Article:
Limit Labs Glyph Review

Glyph: The Ultimate Moddable Game Controller
BrandLimit Labs
CompatibilityNS / Wii / GC / PC


The Glyph is a collaboration between Limit Labs and Satisfye. It is a controller with more buttons than you have probably ever seen on similar controllers, but do not be overwhelmed: the primary layout is meant to fit different layouts in one.

The layouts include:

  • Full
  • Platform fighter
  • FGC
  • Split FGC
  • Custom

The Glyph is a modular controller that allows you to change layouts within minutes. You just need to remove the magnetic layout panel, hot swap the relevant switches, and insert the new panel.

The controller is brought to you by some of the Smash community’s legends of the box/rectangle controller scene, including Matt Crane, Matt Samperi, Jake Johnson, Philip Brand, and Charlie Wheeler.

The Glyph was inspired by Crane’s C53 prototype, and Crane is the creative lead of this ambitious project. Haystack built upon the preexisting Haybox firmware. The Glyph’s firmware remembers your preferences per console.


The Glyph has custom PBT keycaps and Gateron G Pro 3.0 Silver linear switches known for light actuation, a short stroke, and lube for smooth inputs. If you have another preference, MX compatible switches are viable using the key pulling tool without soldering.

The keycaps are 3D printed, light, and have a little bit of a texture to them. This is a slim controller with decent wrist space that varies per layout.

Platform fighter players should feel right at home with the Glyph. Other players may feel that the positioning of some of the buttons is not like what they are used to. For example, the jump button’s position may not be your cup of tea.

The Split FGC layout seems like what a Smash player would be comfortable using when starting to play other fighting games from Street Fighter to Tekken, and that is due to the middle gap, hence the name. The standard FGC layout would be closer to what those latter players are used to, but the jump button’s position is still different.

You see, it seems the Glyph makes sacrifices per layout to cater to all layouts, so if all you want is to play Guilty Gear, for instance, a standard leverless controller may be a better bet.

Moving on, there are seven function buttons. The leftmost one lights up, and the rightmost one can toggle between layouts that are indicated by LEDs. Something cool is that even the touchpad can be a face button for faster presses in training mode, for example.


The Glyph’s hardware boasts:

  • Shatter-resistant polycarbonate panels that are transparent with additional scratch-resistant coating
  • Premium aluminum rear shell that is rigid without sacrificing lightness
  • Water-resistant polyester art sheets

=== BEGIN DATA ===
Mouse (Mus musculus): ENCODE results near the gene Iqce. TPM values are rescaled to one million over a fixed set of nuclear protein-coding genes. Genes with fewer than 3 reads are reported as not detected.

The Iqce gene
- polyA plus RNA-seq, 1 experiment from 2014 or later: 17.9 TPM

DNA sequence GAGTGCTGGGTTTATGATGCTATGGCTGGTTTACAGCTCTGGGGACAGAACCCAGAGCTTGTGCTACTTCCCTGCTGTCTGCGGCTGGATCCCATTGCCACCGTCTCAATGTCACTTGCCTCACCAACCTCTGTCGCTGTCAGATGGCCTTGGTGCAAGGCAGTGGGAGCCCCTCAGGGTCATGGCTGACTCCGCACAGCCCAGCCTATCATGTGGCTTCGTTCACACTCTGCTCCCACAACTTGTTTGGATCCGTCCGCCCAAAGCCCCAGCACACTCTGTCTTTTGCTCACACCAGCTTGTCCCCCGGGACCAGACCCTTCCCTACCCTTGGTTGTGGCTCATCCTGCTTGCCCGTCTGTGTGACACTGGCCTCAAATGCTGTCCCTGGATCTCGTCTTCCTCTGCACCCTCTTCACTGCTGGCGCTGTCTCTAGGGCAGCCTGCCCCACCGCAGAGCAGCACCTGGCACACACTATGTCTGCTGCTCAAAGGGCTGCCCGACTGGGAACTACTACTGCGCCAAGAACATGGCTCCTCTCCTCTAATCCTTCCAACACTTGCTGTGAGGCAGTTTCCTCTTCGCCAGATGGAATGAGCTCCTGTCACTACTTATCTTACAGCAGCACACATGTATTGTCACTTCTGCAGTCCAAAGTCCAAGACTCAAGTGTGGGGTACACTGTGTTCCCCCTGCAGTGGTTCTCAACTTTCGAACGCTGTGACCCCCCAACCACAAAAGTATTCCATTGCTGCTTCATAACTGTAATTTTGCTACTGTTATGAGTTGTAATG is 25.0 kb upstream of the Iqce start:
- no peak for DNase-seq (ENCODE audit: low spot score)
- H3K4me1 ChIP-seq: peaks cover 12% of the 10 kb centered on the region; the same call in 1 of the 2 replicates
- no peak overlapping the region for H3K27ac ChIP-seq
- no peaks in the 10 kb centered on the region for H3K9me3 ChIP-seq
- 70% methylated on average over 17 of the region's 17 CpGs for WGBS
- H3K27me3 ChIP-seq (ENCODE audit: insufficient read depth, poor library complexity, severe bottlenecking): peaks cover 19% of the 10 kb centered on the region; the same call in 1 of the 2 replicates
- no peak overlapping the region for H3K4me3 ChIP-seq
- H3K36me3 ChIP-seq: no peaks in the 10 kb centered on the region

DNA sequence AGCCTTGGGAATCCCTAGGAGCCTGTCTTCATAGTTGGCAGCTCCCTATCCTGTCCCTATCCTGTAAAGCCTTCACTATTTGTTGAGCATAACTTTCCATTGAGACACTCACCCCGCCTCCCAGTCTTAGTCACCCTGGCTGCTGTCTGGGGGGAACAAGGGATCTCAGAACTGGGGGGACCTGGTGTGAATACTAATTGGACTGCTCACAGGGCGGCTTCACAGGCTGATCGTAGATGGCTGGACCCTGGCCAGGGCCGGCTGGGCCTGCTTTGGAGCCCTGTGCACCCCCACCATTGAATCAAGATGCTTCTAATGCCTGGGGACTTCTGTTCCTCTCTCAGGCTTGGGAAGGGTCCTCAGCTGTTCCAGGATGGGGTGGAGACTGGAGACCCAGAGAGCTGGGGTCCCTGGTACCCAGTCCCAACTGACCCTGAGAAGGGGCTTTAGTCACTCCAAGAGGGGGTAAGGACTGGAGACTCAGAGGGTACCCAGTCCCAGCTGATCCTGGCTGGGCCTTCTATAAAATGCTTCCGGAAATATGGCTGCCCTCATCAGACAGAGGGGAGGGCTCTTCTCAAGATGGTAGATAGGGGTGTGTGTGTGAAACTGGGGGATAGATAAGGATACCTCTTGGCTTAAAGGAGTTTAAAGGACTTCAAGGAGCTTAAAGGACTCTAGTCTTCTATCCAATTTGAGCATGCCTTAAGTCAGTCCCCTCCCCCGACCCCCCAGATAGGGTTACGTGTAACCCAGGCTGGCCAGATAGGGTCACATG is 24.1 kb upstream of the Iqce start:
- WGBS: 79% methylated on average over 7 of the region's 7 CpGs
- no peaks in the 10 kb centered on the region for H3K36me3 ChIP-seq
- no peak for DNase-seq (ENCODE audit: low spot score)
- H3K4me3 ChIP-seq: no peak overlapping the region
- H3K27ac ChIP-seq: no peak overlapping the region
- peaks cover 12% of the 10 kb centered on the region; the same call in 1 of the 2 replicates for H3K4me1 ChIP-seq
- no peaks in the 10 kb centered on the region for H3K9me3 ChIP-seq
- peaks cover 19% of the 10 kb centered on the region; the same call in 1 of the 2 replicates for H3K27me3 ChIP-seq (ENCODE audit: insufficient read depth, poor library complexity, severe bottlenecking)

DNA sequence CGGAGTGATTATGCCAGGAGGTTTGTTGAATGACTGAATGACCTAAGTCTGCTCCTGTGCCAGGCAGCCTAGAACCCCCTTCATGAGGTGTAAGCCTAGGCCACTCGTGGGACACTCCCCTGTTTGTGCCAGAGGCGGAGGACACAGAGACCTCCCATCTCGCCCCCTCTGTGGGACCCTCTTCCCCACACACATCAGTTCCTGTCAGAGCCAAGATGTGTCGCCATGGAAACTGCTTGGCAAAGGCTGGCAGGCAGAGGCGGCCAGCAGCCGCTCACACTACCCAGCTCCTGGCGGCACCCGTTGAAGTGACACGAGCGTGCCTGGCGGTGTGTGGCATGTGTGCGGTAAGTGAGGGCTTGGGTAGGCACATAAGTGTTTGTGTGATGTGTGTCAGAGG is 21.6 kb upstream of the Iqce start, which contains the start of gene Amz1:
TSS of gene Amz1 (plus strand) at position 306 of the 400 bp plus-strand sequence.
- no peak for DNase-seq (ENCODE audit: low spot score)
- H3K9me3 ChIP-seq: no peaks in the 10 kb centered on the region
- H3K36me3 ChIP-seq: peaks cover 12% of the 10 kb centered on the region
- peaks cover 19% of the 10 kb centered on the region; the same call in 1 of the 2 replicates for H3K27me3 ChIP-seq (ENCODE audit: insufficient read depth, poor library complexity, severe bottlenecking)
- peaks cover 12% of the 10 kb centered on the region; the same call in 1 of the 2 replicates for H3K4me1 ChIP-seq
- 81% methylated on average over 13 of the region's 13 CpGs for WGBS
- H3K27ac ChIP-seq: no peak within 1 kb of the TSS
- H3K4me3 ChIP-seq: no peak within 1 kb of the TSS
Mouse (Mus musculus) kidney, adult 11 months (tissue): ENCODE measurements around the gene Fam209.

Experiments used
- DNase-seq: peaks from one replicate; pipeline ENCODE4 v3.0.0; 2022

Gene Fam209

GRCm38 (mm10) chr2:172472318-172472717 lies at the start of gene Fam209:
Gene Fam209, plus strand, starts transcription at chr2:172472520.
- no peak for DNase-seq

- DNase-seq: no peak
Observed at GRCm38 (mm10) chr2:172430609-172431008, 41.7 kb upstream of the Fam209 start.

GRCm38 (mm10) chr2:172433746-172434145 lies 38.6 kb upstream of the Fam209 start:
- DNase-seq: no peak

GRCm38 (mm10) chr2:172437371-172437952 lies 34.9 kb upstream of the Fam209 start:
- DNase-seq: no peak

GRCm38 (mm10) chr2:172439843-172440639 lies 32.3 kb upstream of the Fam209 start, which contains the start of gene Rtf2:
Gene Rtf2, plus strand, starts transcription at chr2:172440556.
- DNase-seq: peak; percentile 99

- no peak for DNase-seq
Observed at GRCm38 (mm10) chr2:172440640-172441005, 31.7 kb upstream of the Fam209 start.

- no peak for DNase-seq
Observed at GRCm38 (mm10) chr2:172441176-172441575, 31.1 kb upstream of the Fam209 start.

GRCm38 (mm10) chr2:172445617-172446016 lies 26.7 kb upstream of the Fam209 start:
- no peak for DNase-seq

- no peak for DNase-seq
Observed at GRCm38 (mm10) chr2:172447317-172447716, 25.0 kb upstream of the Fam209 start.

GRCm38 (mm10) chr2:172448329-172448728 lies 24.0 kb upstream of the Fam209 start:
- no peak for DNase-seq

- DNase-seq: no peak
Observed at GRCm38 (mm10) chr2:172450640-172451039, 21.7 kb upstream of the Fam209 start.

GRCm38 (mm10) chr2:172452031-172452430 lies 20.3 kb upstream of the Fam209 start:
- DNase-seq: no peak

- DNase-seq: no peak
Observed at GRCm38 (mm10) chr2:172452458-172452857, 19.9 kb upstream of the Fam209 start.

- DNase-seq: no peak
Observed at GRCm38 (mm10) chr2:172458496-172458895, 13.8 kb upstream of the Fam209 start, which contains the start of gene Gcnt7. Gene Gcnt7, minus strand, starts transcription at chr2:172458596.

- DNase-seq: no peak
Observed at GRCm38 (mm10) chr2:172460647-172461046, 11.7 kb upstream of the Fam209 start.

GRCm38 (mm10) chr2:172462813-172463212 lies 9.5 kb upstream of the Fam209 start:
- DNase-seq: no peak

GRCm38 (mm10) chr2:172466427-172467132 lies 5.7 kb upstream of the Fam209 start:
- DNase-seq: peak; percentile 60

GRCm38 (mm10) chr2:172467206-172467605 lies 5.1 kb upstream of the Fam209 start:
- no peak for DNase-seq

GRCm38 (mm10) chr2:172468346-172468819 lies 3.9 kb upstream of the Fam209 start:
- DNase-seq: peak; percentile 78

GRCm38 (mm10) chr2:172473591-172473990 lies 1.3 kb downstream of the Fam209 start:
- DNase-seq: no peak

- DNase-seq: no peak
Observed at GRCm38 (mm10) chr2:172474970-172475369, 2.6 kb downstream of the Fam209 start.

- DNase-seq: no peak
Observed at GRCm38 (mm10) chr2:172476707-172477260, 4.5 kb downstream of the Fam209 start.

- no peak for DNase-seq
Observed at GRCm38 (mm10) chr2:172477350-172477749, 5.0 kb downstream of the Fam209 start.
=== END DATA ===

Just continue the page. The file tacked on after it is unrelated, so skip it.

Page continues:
Glyphs come with Nintendo Switch, Wii, GameCube, and PC support. If you opt for the retro cable pack, you get Nintendo 64, SNES, and NES compatibility as well. Brook Wingman adapters are supported too for compatibility with the PlayStation 5, Xbox Series X, and so on. Each Glyph cable has its own stress relief anchor to protect the USB-C port.

You can pack your Glyph in a folio. It is made of felt and has an elastic strap over the notched flap. The elite case features a rugged protective shell and velour lining. Inside, there is storage for the Glyph, layout plates, art sheets, four cable ties, and two zipper pouches.

More interesting design elements:

  • Threaded metal inserts and Torx head screws to mod the Glyph more easily
  • Only one Torx size to disassemble the Glyph with a single tool
  • USB port that is mounted on a separate PCB for easy replacement
  • Open source pinouts and CAD models for custom expansion modules
  • Dual expansion bays for future accessories
  • Removable rear grips

Note that the keycaps can come off with just your fingers, which is convenient.


The basic Glyph bundle features a shell powder-coated in arctic white. The Glyph founder bundle has anodized gold instead. You can choose the colors of the aluminum rear shells, keycaps, menu buttons, cable anchors, and rubberized rear grips. We at The Arcade Stick can provide you custom art as a third party.

Even the art can be swapped out in seconds, and the RGB LED can be adjusted on the go, including color, brightness, and animation. The expansion bays are built in, the firmware is open source, and templates are publicly available.


The Glyph is one of the most impressive fighting game controllers to come out since the entire genre’s inception.

  • Modular design
  • Numerous layouts
  • Comfortable size
  • Customizable art
  • Color options
  • Storage options
  • Button positioning



See Also

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